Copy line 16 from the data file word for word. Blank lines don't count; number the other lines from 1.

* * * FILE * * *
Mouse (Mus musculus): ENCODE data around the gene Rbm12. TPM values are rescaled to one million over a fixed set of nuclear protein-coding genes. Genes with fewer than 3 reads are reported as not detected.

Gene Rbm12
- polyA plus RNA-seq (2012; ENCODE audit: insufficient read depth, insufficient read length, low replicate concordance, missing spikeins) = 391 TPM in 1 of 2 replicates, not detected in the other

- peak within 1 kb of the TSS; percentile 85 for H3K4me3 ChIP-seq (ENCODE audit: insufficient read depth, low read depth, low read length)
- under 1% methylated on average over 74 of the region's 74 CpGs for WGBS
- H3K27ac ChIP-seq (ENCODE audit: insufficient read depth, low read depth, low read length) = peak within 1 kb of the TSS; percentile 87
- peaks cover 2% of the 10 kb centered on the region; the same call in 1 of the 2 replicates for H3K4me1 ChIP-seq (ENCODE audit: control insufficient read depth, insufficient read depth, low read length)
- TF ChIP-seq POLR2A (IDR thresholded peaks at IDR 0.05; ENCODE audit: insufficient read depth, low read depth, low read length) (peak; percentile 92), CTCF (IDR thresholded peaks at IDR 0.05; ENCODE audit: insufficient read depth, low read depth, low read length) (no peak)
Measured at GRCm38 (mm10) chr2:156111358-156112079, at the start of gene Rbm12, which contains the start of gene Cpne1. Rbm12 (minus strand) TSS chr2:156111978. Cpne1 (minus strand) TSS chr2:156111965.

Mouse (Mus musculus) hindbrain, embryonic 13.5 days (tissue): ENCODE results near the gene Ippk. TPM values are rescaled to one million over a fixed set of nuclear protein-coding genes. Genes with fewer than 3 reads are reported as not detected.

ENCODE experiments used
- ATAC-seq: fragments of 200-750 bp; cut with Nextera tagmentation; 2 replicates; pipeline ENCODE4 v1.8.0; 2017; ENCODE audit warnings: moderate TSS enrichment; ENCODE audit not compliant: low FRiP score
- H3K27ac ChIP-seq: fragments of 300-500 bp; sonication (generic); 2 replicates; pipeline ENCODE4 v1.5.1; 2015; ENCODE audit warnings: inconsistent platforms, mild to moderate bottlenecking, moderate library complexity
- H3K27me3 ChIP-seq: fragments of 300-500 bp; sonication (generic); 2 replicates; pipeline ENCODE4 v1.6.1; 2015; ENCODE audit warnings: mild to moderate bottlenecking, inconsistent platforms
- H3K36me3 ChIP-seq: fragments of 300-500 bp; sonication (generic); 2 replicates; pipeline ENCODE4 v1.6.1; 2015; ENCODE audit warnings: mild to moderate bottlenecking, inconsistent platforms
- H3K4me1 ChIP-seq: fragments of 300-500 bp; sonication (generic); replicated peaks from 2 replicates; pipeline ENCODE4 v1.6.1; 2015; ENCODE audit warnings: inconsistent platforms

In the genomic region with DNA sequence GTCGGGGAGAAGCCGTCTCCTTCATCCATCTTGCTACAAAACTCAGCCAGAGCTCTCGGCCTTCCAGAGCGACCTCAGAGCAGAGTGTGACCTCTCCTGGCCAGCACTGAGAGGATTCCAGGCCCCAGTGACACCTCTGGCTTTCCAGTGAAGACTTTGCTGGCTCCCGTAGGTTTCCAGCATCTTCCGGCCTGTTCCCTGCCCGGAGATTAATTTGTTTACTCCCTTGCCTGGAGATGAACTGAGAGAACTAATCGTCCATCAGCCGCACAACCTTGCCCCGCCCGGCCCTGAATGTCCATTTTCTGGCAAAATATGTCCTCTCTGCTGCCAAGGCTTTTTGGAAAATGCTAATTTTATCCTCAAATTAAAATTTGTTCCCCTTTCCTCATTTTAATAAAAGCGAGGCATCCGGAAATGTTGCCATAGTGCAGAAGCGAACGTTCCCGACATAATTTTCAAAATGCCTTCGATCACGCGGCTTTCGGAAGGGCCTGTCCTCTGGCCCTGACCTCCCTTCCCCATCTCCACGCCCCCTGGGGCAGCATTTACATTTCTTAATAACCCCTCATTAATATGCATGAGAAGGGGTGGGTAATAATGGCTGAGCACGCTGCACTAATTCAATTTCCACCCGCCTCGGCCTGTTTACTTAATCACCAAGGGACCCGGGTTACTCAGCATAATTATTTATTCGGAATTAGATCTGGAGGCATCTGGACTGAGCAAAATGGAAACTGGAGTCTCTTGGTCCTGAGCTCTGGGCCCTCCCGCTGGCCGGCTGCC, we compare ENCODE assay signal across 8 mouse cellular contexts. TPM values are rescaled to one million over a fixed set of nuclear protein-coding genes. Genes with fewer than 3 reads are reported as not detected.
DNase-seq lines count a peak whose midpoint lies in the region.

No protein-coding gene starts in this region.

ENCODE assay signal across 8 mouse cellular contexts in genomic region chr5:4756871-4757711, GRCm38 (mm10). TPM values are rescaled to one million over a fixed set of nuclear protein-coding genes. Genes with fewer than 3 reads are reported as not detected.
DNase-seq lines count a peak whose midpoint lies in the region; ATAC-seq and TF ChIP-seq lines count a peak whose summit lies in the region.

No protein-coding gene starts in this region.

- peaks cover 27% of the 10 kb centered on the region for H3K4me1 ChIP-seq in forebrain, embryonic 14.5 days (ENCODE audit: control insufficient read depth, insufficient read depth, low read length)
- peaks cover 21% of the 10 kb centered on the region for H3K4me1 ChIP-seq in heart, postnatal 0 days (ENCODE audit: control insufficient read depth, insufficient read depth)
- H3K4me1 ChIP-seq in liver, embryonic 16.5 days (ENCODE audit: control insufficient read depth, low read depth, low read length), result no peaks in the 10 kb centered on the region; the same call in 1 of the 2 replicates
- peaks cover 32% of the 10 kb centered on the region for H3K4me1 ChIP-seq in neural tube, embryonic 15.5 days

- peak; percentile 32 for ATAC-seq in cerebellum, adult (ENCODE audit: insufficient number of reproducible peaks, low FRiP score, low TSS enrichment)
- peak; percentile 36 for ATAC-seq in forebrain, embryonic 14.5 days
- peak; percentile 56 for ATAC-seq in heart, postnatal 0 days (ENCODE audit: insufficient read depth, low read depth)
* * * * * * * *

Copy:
- H3K4me1 ChIP-seq: fragments of 300-500 bp; sonication (generic); replicated peaks from 2 replicates; pipeline ENCODE4 v1.6.1; 2015; ENCODE audit warnings: inconsistent platforms